Another important factor is what sort of task said stoner is engaging in. For example, some research suggests that weed boosts creativity and out-of-the-box thinking, which could be helpful for artistic endeavors, like writing music or painting. This would make sense when you consider how THC is believed to work: Adie Rae, an assistant scientist at the Legacy Research Institute in Portland, Oregon and cofounder of Smart Cannabis, a company dedicated to identifying the world’s best cannabis flower, tells me that weed shuts down our brain’s default mode network, much like psychedelics. This forces the brain to recruit other circuits and therefore process things differently than before, which can generate new ideas that wouldn’t have necessarily come about without a couple puffs. (Though, whether those ideas can be put into action is another matter.)

Because of the ways THC is thought to impact the brain — by essentially impairing cognition — Rae also has a working theory that people who have trouble focusing or who are highly anxious are more likely to benefit from cannabis. “If your brain is constantly distracted by all the trappings of modern society, you might be more functional if it’s only capable of tuning into one channel at a time,” she says. This could help explain why people with ADHD are significantly more likely to self-medicate with weed than people without it.

Now, this hypothesis is based entirely on anecdotal evidence Rae has gathered in her 17 years of cannabis research, so it’s important that you’re honest with your doctor if you’re considering using weed to help yourself focus. This is especially necessary if you’ve been diagnosed with and taking medication for ADHD, since there are a large number of concerns related to the effects of cannabis on a brain impacted by ADHD.

Beyond the possibility that weed can help with certain mental functions, there’s also evidence that it can contribute physically, too. While open to debate and further research, some studies have suggested that the dissociative effects of weed may help people perform monotonous tasks. Take endurance runners, for example: “If they’re able to dissociate from the boredom of running 20 miles, they can enhance their performance and simply get through it with less pain,” Rae says. The same may apply to jobs that also require loads of repetition, like working on an assembly line. “Alleviating some of that painful boringness of your job could make you more productive,” she adds.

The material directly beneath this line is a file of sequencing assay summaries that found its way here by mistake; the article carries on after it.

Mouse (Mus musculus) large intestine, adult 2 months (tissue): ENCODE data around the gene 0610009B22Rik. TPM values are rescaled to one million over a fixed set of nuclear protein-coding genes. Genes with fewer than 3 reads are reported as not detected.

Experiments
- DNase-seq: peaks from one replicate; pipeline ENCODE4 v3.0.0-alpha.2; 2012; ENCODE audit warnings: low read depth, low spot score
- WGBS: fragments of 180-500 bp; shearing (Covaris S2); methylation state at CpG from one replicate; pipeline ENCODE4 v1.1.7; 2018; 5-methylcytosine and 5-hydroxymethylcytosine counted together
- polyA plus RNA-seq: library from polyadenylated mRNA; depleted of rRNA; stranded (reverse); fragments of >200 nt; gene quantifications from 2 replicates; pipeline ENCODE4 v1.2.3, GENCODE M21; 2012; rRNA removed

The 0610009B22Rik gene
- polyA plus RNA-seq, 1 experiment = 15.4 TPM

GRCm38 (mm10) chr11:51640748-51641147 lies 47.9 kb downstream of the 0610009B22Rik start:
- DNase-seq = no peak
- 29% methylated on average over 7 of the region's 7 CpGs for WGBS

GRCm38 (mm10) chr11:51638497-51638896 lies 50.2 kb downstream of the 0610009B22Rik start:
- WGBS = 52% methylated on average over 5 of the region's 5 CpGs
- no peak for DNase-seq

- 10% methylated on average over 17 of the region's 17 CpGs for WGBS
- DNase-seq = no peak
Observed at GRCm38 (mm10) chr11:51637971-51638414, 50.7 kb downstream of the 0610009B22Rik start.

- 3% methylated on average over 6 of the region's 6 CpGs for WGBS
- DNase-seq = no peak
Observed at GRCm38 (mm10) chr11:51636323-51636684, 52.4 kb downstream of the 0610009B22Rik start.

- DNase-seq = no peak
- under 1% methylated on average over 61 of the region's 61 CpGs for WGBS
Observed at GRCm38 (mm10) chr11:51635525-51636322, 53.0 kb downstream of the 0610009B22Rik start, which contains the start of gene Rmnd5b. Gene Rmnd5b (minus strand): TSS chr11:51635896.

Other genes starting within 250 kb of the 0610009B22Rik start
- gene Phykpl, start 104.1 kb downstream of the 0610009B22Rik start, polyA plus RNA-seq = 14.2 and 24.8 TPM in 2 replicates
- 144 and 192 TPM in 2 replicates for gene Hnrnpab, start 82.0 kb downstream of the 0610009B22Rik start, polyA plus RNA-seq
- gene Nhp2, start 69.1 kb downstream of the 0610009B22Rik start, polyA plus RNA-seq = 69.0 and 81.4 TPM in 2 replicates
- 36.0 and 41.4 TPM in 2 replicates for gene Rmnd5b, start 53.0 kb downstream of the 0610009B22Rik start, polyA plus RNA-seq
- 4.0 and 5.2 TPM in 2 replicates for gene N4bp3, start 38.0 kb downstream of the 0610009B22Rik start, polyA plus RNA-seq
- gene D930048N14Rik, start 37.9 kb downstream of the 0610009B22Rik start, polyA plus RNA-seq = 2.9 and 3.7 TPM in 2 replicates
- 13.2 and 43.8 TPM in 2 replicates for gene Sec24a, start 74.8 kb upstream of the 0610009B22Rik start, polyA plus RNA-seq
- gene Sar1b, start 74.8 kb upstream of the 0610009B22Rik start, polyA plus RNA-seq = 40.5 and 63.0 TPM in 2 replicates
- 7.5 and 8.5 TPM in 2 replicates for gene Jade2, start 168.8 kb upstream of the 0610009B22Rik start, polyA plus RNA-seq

That’s to say, when it comes to how productive a stoner is, the type of productivity matters. For instance, your friend may be able to smoke weed all day and do a perfect job of folding clothes, stacking crates or mowing lawns, because those tasks are relatively monotonous. That doesn’t mean you’ll be able to smoke weed all day while conceptualizing a state-of-the-art rocket that can make its way to the moon.  

On a final note, any boost in functionality that weed may provide depends entirely on dosing. As Rae explains, there’s a “sweet spot” characterized by a slight change in thinking without a great deal of intellectual and physical deterioration. It’s the higher doses that make you feel like you could happily stare at the ceiling for hours because you’re incapable of leaving the couch and formulating a meaningful thought. Unfortunately, as Rae points out, most users have never experienced that “sweet spot,” because the cannabis market is dominated by high-potency products that send you well above a functional dose even after a micro-toke.

What that perfect dose may be for you depends. It all goes back to what I was saying earlier about endocannabinoid systems and how everyone is different. But it’s safe to say that, in your average dispensary full of hyper-weed, less THC is always going to be better if you’re hoping to function while high.